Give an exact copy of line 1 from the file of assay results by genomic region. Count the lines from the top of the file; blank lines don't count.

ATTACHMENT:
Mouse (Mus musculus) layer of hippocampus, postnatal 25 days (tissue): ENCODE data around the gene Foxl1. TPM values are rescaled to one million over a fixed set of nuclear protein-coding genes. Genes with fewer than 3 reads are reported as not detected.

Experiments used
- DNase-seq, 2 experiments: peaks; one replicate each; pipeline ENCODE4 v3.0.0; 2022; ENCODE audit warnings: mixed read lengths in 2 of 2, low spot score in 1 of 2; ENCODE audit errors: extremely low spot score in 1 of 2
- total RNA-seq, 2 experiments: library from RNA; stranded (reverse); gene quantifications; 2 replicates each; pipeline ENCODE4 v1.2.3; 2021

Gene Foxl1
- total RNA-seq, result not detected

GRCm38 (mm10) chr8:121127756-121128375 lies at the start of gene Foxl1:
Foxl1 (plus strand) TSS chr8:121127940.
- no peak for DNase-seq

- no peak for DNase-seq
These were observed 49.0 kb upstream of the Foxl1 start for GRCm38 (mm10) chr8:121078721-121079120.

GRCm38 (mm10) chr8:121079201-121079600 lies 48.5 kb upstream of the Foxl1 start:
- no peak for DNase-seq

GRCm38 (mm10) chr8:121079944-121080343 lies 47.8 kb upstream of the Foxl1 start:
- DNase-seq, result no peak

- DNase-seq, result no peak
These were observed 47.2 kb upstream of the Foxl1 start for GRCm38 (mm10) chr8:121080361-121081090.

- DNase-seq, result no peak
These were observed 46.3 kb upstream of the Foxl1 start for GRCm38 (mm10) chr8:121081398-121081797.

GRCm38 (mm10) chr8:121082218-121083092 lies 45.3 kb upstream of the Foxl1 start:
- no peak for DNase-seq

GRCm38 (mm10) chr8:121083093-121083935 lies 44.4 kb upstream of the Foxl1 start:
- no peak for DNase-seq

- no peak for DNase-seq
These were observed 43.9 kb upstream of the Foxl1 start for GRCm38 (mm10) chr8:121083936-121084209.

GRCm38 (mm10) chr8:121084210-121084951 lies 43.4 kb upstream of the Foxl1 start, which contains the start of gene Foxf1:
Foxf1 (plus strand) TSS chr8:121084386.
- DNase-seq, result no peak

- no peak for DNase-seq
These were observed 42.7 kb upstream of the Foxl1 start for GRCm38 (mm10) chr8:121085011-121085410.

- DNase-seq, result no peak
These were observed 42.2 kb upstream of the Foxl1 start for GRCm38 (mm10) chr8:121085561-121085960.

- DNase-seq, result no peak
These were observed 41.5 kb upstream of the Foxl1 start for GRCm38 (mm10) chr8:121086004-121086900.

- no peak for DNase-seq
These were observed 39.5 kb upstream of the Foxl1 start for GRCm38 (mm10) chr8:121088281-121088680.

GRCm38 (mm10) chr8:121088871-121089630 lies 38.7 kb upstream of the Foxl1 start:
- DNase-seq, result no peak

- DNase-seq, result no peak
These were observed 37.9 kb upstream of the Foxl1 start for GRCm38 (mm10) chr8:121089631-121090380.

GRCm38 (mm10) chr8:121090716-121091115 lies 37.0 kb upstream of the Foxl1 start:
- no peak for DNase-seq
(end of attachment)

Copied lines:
Mouse (Mus musculus) layer of hippocampus, postnatal 25 days (tissue): ENCODE data around the gene Foxl1. TPM values are rescaled to one million over a fixed set of nuclear protein-coding genes. Genes with fewer than 3 reads are reported as not detected.